On Friday, I wrote a column outlining why I worried about the Oakland Raiders game. By Sunday afternoon, I was looking rather foolish after the Steelers had their way with Al Davis' team, and very happy I was wrong.
Some thoughts on the Flag Fest disguised as NFL football on Sunday, with illustration courtesy of Shaun Suisham:
1. I've already discussed the traveshamockery of the game that Tony Corrente officiated on Sunday, but I thought I would bring it up once more since it's obviously the biggest storyline coming out of the contest.
I'm not always the most sympathetic guy in the world towards the plight of James "Jimmy" Harrison, however, I thought he was absolutely being targeted by Corrente and his crew on Sunday. I can now understand why Harrison was so confused by the new rule enforcements a few weeks ago, because I have no idea how he's supposed to make a play anymore without getting flagged and/or fined.
Unfortunately, Harrison wasn't the only Steeler to feel the wrath of Corrente. There were three other 15-yard penalties dished out on Sunday, to Ryan Clark (unnecessary roughness), LaMarr Woodley (roughing the passer), and Trai Essex (personal foul), plus a 27-yard pass interference call on Ike Taylor. Once the game was over, the penalties were tallied and it was noted that the Steelers were flagged 14 times for a team-record 163 yards. It's also worth noting that the Raiders had only 182 yards of offense, so they got quite a boost from the zebras, although it helped little on the scoreboard.
On the afternoon, 21 penalties were assessed between the two teams. The fans in attendance were clearly annoyed, especially during a ridiculous sequence during the third quarter when flags were thrown on four consecutive plays. For a league so micromanaged, is this what the NFL really wants their product to look like? A game where Tony Corrente and his merry men get the most face time? I think (and hope) not.
2. Officiating aside, this was a surprisingly easy win for the Steelers. Let's go through the reasons I outlined on Friday as areas of concern:
-Steeler injuries coming into the game. The Black and Gold had a lengthy injury report of players nursing various wounds, including Hines Ward, Chris Kemoeatu, Troy Polamalu, and Lawrence Timmons. All four players suited up and contributed to the win.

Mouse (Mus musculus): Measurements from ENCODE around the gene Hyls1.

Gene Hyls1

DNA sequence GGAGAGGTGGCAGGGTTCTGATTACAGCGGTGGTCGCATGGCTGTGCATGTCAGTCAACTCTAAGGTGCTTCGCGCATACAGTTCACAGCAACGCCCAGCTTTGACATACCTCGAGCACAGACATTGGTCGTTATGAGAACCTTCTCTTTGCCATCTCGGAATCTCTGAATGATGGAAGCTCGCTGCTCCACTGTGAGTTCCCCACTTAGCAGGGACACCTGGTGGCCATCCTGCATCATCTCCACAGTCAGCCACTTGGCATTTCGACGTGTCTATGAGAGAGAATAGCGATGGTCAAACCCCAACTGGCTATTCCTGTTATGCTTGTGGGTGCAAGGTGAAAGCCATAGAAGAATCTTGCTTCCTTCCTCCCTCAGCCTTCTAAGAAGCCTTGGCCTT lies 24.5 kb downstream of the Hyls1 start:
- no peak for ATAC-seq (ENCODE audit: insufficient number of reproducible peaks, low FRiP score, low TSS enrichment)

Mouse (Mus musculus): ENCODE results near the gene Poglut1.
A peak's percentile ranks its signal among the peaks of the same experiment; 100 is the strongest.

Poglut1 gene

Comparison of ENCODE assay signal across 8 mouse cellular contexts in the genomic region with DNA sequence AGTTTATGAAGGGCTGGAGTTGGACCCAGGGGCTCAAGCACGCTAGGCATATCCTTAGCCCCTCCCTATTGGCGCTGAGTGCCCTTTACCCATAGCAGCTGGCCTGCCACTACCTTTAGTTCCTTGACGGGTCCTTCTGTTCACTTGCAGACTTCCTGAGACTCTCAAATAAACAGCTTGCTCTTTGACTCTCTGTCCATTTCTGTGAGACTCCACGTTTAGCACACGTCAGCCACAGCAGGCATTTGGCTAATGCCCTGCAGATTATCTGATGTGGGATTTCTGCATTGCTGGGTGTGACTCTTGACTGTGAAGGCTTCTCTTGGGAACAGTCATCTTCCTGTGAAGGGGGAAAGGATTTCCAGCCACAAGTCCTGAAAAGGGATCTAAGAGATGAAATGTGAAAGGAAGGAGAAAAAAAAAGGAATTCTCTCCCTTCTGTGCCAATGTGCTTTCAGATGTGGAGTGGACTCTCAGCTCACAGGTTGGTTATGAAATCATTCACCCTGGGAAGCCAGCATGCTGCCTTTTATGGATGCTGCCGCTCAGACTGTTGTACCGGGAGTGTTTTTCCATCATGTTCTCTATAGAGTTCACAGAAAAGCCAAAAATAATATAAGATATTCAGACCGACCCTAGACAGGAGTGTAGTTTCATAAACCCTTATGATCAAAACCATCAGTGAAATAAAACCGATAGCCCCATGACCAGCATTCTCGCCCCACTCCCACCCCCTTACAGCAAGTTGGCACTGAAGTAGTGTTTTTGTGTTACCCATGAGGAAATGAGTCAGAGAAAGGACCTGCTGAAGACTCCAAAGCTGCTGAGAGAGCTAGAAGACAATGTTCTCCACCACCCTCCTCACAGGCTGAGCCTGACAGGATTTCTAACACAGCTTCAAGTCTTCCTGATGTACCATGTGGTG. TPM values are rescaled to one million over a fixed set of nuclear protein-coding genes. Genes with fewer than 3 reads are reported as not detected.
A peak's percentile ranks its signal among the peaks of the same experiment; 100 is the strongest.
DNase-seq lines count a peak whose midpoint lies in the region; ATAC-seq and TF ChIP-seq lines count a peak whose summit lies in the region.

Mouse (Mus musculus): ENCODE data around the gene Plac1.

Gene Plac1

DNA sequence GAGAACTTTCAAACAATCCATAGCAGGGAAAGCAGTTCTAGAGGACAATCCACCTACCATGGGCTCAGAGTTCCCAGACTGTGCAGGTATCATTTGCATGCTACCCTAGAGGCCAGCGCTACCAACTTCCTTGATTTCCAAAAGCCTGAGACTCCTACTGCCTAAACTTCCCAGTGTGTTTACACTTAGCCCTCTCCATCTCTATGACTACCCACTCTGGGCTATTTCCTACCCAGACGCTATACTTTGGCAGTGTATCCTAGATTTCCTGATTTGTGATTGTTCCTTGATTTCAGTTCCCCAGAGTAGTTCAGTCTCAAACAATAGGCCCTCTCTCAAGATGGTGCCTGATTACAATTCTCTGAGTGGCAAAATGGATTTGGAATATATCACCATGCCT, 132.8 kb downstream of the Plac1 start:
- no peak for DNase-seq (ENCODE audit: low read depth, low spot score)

-The Raiders' ranks of 2nd in the NFL in rushing offense and 2nd in pass defense: Darren McFadden, leading the NFL with 108 yards rushing per game, went for 14 yards on 10 carries, so I think we know who won that battle. And DB Nnamdi Asomugha ended up sitting this one out, so Big Ben went wild to the tune of 275 yards, 3 TDs, and even 55 yards rushing, adding another TD on the ground. When you can negate a team's strengths so overwhelmingly, a win should be as easy as it looked.
-Momentum: The Raiders had won three straight, the Steelers had lost two of three and looked awful against New England. So much for the value of streaks.
3. The Steelers quietly racked up 162 yards rushing on Sunday, led by Rashard Mendenhall's 59 on a lousy 2.6 YPC. It was not his finest hour, but as noted above, Roethlisberger made great use of open space and had an unusually effective day on the ground, albeit coming in only three carries.
4. The bitterness between the two teams was apparent early in the game, and boiled over when Roethlisberger whispered sweet nothings into Richard Seymour's ear shortly before the ex-Patriot slapped Large Ben to the ground. I suppose that's why Mike Tomlin chose to keep his foot on the gas in the fourth quarter, rubbing it in and running it up in tacking on 14 points to a 21-3 lead.
I have no beef with that strategy in pro football. I'm from the school of thought that, "If you have a problem with it, you should stop it from happening". However, I question the wisdom of exposing the likes of Roethlisberger to injury on a day when he already took one cheap shot too many. I'm just glad he didn't get any funny business aimed in his direction during that fourth quarter.
5. I'm running out of words to describe WR Mike Wallace, who scored a touchdown purely on speed in that fourth quarter. It was his eighth touchdown of the season and gave him his fourth 100-yard performance in 2010.
As far as other receivers, Emmanuel Sanders and Antonio Brown, the talented rookies, combined for 56 yards receiving and one score, while Brown tallied 66 more yards in punt returns and one touchdown called back on a penalty.
And yes, I did quite enjoy Antwaan Randle-El getting one shot to return and throwing up his trademark
white flag fair catch. I like the guy, I really do. I just can't understand why he totally gave up on being an effective return man. That niche made him millions of dollars over the years. Come to think of it, maybe that's the reason. He sees no need to risk his health at this point in his career.